Tensions increase at US-Mexico border


Tensions increased at the U.S.-Mexico border on Sunday as U.S. authorities shut down one of the busiest ports of entry in the world and fired tear gas at a group of Central American migrants.

Migrants dispersed as the wind carried the tear gas across the border, causing some children to cry and choke as their parents held them tightly, the Associated Press reported.

Thousands of migrants have been camped out in squalid conditions in a Tijuana sports stadium for more than a week, according to The New York Times. Members of the so-called migrant caravan, they are seeking asylum in the U.S. as they escape rampant poverty and violence in their home countries.

Hundreds of the group's members came together for a peaceful demonstration in Tijuana on Sunday, calling for their asylum claims to be processed more quickly, Reuters reported. The demonstration reportedly got out of hand when hundreds of migrants broke away and headed toward the border.

Customs and Border Patrol (CBP) at that point shut down the San Ysidro Port of Entry, halting vehicle and pedestrian traffic in the region.

Mexican federal police attempted to stop the migrants as they rushed toward the border, but they were unsuccessful, the Times reported.

A Mexican government official told Buzzfeed that 30 people were able to successfully breach the U.S. border.

Mexico on Sunday said it will deport up to 500 migrants from Central America who sought to cross over, the Independent reported. They pushed past lines of Mexican police as they flooded across a river bed to the border fence, according to The New York Times.

CBP did not immediately respond to The Hill's requests for comment.

"This morning, CBP was forced to close the San Ysidro Port of Entry to ensure public safety in response to large numbers of migrants seeking to enter the U.S. illegally," Homeland Security Secretary Kirstjen Nielsen said in a statement reported by multiple outlets.

She said some of the migrants attempted to "breach legacy fence infrastructure along the border" and accused them of seeking to "harm CBP personnel by throwing projectiles at them."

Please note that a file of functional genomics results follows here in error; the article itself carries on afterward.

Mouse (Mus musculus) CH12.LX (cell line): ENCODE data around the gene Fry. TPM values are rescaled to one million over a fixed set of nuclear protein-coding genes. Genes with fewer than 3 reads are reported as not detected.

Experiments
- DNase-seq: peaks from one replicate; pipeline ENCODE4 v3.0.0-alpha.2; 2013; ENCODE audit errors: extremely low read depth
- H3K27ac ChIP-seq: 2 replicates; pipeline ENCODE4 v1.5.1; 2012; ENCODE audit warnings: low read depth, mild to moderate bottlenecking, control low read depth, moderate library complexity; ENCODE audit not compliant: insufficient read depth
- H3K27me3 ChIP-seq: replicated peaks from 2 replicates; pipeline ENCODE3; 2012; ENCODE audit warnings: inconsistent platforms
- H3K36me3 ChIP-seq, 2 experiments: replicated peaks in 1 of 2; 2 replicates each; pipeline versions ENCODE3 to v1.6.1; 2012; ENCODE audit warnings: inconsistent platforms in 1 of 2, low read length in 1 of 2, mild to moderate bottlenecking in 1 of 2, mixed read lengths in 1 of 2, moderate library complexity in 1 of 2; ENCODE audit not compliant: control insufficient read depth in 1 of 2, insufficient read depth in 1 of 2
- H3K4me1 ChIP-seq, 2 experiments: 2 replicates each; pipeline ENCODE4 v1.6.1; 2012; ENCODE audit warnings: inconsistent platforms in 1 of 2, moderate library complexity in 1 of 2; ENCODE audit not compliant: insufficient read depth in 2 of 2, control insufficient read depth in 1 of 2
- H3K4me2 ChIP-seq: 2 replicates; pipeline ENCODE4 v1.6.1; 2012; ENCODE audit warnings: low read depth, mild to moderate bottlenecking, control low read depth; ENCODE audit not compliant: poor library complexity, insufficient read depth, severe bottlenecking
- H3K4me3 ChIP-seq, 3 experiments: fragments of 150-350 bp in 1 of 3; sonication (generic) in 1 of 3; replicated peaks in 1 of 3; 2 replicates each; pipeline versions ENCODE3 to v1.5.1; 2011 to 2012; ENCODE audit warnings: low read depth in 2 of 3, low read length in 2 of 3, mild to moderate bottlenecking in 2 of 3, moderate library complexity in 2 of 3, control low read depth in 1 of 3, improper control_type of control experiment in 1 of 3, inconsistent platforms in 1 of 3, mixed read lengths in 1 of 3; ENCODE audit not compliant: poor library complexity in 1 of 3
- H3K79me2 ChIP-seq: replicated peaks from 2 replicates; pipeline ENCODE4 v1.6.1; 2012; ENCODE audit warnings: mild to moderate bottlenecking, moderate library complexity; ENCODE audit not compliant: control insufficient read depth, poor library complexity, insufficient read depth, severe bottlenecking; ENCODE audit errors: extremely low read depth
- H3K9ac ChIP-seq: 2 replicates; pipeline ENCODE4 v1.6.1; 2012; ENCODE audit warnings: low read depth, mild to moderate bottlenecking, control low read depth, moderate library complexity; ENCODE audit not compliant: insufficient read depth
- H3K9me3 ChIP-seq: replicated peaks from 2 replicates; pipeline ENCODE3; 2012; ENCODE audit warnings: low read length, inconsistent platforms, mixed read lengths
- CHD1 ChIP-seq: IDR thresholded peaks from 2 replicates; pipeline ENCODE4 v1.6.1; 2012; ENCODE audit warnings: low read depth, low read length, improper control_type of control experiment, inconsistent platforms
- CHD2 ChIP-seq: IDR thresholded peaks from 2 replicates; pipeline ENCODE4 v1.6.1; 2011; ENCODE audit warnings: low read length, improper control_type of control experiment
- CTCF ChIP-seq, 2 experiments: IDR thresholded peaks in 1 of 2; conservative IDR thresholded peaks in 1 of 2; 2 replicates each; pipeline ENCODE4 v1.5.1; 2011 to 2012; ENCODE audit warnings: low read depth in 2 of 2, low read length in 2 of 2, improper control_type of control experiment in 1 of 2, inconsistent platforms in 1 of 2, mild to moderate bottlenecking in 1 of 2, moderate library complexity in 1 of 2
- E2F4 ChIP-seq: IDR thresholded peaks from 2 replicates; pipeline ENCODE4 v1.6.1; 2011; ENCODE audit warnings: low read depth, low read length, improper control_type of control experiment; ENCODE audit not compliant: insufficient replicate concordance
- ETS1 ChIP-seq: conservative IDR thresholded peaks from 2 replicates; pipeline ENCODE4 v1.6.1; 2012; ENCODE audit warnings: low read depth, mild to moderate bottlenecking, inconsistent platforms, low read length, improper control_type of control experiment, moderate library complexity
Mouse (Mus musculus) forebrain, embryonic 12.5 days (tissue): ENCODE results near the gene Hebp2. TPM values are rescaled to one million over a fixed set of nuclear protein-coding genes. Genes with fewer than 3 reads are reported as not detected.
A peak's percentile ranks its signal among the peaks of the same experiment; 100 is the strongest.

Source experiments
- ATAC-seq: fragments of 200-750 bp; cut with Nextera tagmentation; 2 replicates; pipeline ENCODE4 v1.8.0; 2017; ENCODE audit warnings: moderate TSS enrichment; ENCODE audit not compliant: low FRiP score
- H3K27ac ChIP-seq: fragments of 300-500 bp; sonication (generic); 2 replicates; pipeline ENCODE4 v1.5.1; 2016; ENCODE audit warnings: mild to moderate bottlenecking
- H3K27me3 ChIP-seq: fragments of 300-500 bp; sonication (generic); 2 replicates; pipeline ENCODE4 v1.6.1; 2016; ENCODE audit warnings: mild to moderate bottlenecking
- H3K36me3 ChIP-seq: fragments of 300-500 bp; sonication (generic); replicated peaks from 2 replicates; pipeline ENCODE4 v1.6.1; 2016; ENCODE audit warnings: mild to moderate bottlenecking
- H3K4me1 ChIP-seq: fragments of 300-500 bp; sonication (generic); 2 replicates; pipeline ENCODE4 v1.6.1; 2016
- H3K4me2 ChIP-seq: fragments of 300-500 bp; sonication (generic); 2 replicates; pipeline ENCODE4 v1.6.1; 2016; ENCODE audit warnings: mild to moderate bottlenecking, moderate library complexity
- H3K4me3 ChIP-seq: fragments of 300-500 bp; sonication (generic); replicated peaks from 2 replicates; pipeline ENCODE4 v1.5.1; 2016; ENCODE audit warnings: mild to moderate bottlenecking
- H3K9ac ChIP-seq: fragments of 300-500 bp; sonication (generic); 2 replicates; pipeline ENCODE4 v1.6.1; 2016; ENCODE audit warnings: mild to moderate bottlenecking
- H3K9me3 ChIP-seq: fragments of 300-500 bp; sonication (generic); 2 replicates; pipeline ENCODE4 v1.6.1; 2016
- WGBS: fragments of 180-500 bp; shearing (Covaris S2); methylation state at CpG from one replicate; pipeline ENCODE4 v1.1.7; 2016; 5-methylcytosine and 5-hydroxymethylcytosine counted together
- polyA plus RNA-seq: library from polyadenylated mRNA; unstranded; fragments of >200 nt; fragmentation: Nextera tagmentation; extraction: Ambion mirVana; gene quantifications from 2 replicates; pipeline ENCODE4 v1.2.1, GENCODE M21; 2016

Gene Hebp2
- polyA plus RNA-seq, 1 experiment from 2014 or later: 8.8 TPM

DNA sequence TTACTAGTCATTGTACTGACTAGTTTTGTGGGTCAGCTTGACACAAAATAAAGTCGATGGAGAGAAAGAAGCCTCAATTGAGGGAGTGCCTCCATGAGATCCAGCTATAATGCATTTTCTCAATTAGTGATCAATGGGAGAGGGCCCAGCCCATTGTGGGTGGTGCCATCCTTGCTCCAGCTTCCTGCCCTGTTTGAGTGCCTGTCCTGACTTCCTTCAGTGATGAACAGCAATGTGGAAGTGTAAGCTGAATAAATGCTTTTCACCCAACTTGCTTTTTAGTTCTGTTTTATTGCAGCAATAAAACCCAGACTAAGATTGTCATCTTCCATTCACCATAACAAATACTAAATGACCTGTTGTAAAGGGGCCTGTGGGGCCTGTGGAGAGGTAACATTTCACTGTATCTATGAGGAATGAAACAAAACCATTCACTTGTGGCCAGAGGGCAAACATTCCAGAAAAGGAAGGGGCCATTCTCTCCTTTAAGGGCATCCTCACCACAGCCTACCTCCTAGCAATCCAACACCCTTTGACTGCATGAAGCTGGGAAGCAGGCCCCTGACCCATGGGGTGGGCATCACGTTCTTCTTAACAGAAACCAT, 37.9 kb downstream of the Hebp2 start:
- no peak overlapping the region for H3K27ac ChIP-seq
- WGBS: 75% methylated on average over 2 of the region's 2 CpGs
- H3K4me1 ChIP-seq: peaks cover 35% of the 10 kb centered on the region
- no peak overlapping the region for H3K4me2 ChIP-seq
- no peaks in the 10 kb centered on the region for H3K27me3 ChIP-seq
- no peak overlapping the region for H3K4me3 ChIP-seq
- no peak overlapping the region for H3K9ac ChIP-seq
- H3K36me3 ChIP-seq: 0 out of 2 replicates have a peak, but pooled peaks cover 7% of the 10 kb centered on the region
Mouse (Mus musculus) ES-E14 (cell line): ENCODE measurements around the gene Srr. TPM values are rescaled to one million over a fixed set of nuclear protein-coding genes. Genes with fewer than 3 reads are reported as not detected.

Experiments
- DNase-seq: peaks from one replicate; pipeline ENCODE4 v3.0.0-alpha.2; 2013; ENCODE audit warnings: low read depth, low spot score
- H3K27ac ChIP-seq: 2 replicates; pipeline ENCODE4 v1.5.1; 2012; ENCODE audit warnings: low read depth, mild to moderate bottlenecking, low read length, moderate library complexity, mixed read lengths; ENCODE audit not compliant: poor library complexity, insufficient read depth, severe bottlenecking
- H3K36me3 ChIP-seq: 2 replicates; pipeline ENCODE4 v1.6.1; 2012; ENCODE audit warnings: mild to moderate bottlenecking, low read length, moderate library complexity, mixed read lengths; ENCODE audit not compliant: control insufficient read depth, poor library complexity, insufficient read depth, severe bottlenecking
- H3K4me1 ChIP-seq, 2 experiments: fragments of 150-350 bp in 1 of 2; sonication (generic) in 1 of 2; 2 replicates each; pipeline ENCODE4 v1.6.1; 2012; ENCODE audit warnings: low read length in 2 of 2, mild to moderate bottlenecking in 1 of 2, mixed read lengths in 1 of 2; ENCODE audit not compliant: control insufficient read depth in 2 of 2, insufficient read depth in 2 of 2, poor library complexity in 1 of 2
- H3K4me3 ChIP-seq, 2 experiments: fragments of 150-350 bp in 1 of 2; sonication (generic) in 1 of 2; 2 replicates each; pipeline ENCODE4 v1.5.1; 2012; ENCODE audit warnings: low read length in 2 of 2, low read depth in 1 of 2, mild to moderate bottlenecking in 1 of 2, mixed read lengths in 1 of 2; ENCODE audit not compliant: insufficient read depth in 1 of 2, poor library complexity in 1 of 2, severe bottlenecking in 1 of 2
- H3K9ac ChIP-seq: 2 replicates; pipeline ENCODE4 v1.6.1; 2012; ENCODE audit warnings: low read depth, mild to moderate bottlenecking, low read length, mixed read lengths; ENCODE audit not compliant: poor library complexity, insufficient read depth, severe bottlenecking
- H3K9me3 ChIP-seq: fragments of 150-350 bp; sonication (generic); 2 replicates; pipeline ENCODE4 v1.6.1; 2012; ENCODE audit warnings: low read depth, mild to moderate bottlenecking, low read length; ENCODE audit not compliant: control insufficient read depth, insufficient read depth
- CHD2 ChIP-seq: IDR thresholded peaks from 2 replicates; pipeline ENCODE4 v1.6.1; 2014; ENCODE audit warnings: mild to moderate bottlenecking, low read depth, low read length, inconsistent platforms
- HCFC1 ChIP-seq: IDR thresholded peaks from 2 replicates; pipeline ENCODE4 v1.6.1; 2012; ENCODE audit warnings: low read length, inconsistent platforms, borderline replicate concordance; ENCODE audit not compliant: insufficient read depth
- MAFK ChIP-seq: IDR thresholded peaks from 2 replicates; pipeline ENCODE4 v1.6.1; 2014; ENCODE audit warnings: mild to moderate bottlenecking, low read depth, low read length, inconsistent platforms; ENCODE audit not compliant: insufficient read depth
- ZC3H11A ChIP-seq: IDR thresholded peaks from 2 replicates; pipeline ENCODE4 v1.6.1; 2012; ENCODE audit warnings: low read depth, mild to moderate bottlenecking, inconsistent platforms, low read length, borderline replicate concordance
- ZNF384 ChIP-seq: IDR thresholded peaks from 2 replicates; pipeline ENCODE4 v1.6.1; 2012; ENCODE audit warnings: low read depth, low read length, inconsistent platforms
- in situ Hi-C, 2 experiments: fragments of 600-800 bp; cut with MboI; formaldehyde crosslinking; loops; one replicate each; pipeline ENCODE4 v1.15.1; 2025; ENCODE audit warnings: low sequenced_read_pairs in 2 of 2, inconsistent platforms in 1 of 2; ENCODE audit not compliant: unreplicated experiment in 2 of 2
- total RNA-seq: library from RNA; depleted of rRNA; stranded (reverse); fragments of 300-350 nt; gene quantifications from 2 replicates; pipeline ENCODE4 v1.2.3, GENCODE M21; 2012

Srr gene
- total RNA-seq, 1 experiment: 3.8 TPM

Trump has been ramping up pressure on the Mexican government to deal with the migrants, who have been moving by foot through the country for weeks.

He tweeted on Sunday, "Would be very SMART if Mexico would stop the Caravans long before they get to our Southern Border, or if originating countries would not let them form (it is a way they get certain people out of their country and dump in U.S. No longer)."

Julio Ulloa, who is coming from Honduras, told Buzzfeed News that people in Tijuana are becoming "frustrated" as the U.S. processes only around 100 asylum claims per day. Residents of Tijuana have reacted to the caravan's arrival with hostility, holding protests and calling for their deportation.

"People are frustrated," Ulloa told the news outlet. "We barely fit and there are more people coming."

Hundreds of the caravan members held a peaceful sit-in a few hundred feet from the fence, Reuters reported.

Trump has seized on the migrant caravan with hostility, requesting the deployment of thousands of troops at the border and signing a proclamation that would prevent some of its members from claiming asylum.

It was not immediately clear if any of the more than 5,000 troops at the border were involved in the altercation on Sunday, Buzfeed News noted.

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